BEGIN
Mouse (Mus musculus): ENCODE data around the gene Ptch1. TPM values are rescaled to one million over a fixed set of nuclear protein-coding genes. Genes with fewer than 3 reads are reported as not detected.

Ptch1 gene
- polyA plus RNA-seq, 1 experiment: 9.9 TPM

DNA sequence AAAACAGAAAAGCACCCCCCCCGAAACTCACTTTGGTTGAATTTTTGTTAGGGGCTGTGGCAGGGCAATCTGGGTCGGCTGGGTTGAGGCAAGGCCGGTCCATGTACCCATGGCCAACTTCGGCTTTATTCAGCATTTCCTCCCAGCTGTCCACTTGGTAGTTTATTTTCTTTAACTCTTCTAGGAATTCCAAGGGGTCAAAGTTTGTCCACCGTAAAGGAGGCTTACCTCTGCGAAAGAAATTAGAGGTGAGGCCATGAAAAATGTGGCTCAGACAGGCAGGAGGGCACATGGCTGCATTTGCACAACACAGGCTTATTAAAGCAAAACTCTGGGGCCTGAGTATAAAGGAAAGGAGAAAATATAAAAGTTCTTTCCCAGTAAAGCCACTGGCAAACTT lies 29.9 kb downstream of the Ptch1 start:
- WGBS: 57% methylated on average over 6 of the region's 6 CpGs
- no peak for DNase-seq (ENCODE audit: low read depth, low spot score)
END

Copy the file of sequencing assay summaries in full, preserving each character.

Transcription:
Mouse (Mus musculus): ENCODE data around the gene Ptch1. TPM values are rescaled to one million over a fixed set of nuclear protein-coding genes. Genes with fewer than 3 reads are reported as not detected.

Ptch1 gene
- polyA plus RNA-seq, 1 experiment: 9.9 TPM

DNA sequence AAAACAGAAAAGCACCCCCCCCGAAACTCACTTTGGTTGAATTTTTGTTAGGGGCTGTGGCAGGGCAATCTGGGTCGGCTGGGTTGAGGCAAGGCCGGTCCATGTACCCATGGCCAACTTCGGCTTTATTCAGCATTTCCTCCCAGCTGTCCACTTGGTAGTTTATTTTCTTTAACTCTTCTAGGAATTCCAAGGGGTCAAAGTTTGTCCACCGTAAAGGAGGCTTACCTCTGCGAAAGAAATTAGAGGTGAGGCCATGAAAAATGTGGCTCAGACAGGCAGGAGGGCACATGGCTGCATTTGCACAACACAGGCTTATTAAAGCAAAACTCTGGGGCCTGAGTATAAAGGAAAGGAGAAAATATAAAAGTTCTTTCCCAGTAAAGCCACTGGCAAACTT lies 29.9 kb downstream of the Ptch1 start:
- WGBS: 57% methylated on average over 6 of the region's 6 CpGs
- no peak for DNase-seq (ENCODE audit: low read depth, low spot score)